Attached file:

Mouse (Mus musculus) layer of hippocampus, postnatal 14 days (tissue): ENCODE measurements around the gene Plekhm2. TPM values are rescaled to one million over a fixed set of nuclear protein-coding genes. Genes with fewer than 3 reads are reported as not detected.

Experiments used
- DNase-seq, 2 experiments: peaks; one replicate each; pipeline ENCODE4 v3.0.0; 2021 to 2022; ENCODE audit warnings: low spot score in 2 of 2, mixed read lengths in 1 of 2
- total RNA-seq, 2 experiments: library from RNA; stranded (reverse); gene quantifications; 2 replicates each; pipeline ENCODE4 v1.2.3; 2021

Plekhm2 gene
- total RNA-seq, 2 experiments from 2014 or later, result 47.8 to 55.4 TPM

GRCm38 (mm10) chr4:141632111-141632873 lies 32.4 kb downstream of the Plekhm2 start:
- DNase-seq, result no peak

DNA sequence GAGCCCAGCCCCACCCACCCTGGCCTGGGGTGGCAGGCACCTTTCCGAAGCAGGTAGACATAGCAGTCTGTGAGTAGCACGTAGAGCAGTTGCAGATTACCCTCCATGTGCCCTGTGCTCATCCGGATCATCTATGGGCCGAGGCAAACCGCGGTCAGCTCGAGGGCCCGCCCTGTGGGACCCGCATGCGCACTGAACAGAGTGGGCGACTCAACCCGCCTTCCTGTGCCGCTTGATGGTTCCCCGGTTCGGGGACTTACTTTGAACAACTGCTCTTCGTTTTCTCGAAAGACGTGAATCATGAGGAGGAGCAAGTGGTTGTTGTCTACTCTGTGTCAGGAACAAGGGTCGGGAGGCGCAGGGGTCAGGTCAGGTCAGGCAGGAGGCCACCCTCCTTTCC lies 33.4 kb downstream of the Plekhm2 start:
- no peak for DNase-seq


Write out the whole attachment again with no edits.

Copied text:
Mouse (Mus musculus) layer of hippocampus, postnatal 14 days (tissue): ENCODE measurements around the gene Plekhm2. TPM values are rescaled to one million over a fixed set of nuclear protein-coding genes. Genes with fewer than 3 reads are reported as not detected.

Experiments used
- DNase-seq, 2 experiments: peaks; one replicate each; pipeline ENCODE4 v3.0.0; 2021 to 2022; ENCODE audit warnings: low spot score in 2 of 2, mixed read lengths in 1 of 2
- total RNA-seq, 2 experiments: library from RNA; stranded (reverse); gene quantifications; 2 replicates each; pipeline ENCODE4 v1.2.3; 2021

Plekhm2 gene
- total RNA-seq, 2 experiments from 2014 or later, result 47.8 to 55.4 TPM

GRCm38 (mm10) chr4:141632111-141632873 lies 32.4 kb downstream of the Plekhm2 start:
- DNase-seq, result no peak

DNA sequence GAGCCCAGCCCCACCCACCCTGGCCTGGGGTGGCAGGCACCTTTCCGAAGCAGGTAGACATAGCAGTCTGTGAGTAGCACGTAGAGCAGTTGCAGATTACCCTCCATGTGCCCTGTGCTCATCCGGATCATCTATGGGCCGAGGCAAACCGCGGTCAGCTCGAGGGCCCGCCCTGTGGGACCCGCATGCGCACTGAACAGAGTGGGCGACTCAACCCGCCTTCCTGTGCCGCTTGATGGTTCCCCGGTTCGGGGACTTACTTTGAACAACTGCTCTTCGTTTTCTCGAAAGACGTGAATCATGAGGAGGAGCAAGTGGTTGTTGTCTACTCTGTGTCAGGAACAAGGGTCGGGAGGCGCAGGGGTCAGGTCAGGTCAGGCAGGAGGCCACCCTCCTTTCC lies 33.4 kb downstream of the Plekhm2 start:
- no peak for DNase-seq